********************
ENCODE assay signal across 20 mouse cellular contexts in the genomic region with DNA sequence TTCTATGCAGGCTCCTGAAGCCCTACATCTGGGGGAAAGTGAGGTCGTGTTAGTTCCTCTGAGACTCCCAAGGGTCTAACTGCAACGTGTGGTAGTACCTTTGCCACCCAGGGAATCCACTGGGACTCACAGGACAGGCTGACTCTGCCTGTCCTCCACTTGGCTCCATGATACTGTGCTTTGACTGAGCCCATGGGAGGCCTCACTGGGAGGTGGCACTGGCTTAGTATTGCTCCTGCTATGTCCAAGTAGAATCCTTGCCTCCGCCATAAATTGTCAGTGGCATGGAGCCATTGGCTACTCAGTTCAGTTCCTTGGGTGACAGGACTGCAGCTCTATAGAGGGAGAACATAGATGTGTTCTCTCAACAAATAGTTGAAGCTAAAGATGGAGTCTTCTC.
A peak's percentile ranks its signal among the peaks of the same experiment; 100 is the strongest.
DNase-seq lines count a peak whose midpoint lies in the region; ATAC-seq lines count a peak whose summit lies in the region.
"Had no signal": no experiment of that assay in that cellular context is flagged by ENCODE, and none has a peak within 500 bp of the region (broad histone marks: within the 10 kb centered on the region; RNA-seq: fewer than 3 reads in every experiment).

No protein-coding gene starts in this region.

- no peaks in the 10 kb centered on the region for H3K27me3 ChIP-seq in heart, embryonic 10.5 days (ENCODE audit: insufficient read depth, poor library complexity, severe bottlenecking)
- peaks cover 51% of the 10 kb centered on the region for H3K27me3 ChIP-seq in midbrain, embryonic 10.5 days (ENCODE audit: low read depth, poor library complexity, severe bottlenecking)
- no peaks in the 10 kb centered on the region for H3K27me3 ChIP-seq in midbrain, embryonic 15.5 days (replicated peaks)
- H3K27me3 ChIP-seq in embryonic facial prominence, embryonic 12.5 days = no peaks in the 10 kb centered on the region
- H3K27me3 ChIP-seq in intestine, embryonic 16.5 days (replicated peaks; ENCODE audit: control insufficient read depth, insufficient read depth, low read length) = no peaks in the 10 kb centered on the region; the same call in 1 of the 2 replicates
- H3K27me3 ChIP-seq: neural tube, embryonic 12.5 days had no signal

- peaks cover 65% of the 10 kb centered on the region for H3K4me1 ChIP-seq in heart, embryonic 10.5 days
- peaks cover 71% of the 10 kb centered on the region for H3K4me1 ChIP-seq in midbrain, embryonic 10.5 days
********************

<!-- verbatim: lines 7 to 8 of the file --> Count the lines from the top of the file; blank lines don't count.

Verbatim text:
- peaks cover 51% of the 10 kb centered on the region for H3K27me3 ChIP-seq in midbrain, embryonic 10.5 days (ENCODE audit: low read depth, poor library complexity, severe bottlenecking)
- no peaks in the 10 kb centered on the region for H3K27me3 ChIP-seq in midbrain, embryonic 15.5 days (replicated peaks)